That’s how it was with Ben and those guys, and with “Aladdin Sane” and how it was with a thousand other records that you don’t know that I played on. That’s how it flows for me. You’ll hear the Beatles and other guys say that’s how it happened to them, too, they wrote song in ten minutes, and I’m one of those guys. I’ve tried the other way, and I can get a pretty cool thing, but it feels a bit heady for me and false and intellectual. If I just let it rip, I’m going to nail it, and that’s what I love. To do that, I’d be lying if I didn’t say I’ve played the piano over 160,000 hours. It’s a little of both, if you want that freedom, you have to do the discipline.

AllMusic: Regarding "Aladdin Sane," Bowie had said that you tried the track several times in various styles, and only once he told you to play in your own style did it come together. That must have been a good lesson in trusting your instincts.

I believe the greatest artists on the planet, throughout history and in present time, all operate the way I’m going to describe. It’s getting out of your own way, it’s as if the notes are in the air, and occasionally they find you and occasionally you find them. But they’re out there, and it’s plugging in and letting your ego get out of the way and the fame and the money and the power, just shift to the left all the weaknesses and seven deadly sins, let them slide to the left and get into a space that’s almost meditative, and there you go, the magic will flow through. So that’s what I’ve done with every great artist I’ve worked with, they get there sometimes by drugs or by drinking or by hanging out all day and then feeling inspired, but I don’t understand that process. Thank god I’ve never had writer’s block. When someone forces me to write something when I’m not in the mood for it, my musicianship goes minus zero, it’s not like a typical studio musician where I’m good all the time, it will go from great to the worst piece of shit in the world.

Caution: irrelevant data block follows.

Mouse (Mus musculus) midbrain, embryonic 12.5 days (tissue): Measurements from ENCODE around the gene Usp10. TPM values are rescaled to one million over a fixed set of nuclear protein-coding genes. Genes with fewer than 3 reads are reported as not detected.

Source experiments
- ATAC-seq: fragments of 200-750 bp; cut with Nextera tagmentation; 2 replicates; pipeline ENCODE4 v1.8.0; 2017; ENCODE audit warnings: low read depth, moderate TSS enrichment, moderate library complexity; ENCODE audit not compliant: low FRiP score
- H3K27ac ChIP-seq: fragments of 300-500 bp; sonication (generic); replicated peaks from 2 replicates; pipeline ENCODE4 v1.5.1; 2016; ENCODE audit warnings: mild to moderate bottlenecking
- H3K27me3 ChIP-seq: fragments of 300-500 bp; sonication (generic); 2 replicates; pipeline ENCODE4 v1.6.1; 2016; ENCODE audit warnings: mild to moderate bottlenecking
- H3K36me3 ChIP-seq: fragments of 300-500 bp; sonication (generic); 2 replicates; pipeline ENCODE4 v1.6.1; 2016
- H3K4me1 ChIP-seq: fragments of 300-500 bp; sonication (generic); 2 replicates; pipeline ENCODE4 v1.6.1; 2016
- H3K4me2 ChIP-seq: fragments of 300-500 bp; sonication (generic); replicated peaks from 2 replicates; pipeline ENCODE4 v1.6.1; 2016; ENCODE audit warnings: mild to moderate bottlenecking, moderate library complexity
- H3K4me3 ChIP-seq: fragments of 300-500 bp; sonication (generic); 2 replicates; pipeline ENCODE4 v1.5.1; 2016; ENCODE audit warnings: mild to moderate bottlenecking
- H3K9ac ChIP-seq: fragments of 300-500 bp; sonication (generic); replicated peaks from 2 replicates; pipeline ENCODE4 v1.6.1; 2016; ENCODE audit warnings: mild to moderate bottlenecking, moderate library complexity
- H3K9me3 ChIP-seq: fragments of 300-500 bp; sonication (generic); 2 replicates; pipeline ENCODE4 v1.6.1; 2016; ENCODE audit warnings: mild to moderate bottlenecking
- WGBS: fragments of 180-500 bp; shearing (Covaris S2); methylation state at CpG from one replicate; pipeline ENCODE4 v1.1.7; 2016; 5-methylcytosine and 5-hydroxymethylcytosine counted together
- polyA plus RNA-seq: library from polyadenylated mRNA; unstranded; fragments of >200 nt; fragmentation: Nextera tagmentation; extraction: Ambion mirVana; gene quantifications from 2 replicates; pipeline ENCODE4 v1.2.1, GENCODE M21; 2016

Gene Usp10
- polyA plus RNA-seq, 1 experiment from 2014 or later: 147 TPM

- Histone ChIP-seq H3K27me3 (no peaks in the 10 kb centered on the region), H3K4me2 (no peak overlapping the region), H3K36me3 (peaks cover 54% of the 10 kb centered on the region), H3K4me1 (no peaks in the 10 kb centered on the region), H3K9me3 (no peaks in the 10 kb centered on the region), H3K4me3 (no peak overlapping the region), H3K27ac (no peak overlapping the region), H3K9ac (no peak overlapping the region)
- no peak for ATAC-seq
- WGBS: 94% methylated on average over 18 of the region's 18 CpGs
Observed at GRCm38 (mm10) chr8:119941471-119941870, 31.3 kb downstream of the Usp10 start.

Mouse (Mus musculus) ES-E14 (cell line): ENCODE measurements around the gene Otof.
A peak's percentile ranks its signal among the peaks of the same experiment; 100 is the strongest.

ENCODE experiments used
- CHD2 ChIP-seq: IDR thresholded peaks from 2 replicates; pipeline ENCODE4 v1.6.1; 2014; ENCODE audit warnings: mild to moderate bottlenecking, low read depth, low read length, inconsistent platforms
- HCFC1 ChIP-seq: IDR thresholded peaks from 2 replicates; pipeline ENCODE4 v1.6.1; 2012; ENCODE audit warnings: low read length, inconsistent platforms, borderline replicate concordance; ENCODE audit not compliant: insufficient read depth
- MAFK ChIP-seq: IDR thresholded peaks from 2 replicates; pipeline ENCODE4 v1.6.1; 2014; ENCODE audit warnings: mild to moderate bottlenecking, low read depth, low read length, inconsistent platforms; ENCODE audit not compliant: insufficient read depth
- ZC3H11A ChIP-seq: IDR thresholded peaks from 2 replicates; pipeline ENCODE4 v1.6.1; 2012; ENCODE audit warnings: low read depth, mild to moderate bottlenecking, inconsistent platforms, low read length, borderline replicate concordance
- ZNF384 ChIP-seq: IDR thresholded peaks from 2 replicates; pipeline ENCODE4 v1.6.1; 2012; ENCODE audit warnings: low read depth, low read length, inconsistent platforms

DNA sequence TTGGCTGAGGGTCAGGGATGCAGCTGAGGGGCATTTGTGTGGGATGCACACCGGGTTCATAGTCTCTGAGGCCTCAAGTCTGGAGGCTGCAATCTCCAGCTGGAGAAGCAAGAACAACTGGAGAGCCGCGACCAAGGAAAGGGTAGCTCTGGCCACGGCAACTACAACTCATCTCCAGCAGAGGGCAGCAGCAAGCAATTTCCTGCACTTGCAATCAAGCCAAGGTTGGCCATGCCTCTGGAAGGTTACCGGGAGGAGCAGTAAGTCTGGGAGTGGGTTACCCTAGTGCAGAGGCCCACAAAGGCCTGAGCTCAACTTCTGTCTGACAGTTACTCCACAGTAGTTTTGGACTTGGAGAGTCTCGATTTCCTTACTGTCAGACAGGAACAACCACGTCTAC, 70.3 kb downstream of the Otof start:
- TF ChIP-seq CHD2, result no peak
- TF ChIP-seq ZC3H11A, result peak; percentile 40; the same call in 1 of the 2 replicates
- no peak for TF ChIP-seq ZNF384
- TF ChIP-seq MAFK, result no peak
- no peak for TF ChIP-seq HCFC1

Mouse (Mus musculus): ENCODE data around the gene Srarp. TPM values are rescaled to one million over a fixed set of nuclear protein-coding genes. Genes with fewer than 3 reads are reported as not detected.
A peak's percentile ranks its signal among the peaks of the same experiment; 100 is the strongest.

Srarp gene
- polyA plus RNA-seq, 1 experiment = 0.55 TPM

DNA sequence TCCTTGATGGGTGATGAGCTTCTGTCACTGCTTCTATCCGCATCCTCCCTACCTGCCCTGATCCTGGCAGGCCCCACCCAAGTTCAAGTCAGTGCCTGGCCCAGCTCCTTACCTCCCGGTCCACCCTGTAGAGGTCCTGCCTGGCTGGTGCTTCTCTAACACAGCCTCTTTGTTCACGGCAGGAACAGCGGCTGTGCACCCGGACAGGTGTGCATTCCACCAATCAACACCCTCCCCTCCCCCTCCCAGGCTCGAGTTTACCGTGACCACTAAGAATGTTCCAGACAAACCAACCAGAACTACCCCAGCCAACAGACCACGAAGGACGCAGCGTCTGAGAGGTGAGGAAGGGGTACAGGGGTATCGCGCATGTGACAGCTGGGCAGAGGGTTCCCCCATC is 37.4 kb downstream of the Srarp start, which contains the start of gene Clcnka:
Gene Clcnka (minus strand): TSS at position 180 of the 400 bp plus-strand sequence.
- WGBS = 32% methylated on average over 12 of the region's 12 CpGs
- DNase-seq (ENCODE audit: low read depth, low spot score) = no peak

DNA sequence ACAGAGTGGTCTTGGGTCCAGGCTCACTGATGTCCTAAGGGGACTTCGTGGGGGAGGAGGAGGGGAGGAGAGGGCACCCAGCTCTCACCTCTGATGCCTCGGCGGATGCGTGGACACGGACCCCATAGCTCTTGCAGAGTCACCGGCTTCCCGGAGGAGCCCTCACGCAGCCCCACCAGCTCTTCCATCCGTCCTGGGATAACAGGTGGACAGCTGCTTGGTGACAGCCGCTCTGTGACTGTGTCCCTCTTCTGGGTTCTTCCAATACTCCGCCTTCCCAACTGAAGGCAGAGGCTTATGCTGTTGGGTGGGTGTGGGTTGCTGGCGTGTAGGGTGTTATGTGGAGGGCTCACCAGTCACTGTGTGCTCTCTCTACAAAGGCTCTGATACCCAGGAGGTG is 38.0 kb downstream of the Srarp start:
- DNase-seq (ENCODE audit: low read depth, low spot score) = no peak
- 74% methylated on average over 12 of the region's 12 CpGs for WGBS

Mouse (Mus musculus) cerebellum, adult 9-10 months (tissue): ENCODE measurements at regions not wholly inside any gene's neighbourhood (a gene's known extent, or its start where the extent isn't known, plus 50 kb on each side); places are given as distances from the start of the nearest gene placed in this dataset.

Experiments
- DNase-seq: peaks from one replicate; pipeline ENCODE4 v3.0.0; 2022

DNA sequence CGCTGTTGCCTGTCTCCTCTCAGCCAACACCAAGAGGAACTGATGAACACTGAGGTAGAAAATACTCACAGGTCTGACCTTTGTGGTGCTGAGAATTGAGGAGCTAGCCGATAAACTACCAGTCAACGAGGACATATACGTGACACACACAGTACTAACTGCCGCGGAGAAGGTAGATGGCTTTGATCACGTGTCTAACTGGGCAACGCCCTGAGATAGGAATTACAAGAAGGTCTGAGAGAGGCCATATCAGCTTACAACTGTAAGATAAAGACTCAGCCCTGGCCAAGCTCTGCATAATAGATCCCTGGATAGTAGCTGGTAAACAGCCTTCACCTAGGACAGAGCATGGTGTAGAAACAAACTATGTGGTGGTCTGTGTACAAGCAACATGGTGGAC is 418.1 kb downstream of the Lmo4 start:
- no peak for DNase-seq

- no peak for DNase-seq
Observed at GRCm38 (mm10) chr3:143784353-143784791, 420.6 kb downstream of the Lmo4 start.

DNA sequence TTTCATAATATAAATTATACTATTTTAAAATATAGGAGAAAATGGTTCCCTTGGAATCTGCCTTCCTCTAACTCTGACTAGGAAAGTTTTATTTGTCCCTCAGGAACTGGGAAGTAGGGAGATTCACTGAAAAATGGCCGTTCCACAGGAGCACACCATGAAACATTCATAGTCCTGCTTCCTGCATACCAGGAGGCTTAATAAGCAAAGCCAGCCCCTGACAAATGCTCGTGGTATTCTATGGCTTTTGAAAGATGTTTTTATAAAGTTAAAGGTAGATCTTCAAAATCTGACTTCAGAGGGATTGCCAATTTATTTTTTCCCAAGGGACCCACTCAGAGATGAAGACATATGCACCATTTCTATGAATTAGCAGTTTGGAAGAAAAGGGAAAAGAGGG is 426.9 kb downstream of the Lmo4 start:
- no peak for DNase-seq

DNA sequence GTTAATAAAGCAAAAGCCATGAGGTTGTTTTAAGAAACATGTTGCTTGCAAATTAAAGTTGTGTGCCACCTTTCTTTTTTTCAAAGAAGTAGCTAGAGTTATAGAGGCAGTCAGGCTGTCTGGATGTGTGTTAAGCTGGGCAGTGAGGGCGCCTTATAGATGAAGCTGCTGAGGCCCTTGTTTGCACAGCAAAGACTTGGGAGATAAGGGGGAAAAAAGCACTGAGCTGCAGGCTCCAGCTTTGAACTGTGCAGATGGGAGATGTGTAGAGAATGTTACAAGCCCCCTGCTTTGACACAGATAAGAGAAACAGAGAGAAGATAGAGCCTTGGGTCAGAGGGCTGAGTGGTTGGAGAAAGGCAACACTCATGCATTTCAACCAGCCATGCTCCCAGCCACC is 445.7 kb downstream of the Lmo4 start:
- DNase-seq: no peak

The thing about the Bowie thing, I’ve played on maybe 3,000 albums, every fucking day there’s at least five emails connected with “Aladdin Sane” from someone somewhere in the world, that specific track, and I don’t understand. I listened to it for the first time 25 years after I recorded it, and I said, “That’s not half bad,” and then once the internet came about, I cannot tell you, interviews, books, every single day of my life. I’m not resentful, I’m just baffled, because I’ve done 5,000 other works, and this is all they say, and I’ll probably go down in history known only for this, and if that’s the way it is, that’s the way it is.

I did an “Aladdin Sane” version on David Live which is phenomenal, but nobody’s ever mentioned it. There’s something freaky about the moment in time and space and place. The London Times came out a few weeks later, Bowie was on the top of the page and it said, “Mike Garson is the best rock pianist in the world because he doesn’t play rock.” I get it, he’s a brilliant guy, and he recognized that I could play rock, that my real contribution was this crazy whipped cream that I put on the cake for him. How that came about is bigger than me, I don’t understand it, and maybe that’s a good thing. So that track was one take, and I made 150 dollars on the whole album. It was union scale in London at the time, and it was 33 dollars for every three hours, 18 pounds. I’d done the first Ziggy Stardust tour, and I got called to do this album. I wasn’t part of the essence of the band, so I was being paid a union wage. I did a blues solo, he didn’t want that, and he said, “I know you played in that avant-garde crazy scene in New York, do that,” and I said, “Are you crazy, after this you won’t be working Saturday night, because I know that’s why I’m not working Saturday night,” and he laughed and said, “Don’t worry, I know how to frame this,” and boom, one take, never thought about it again, and that was it.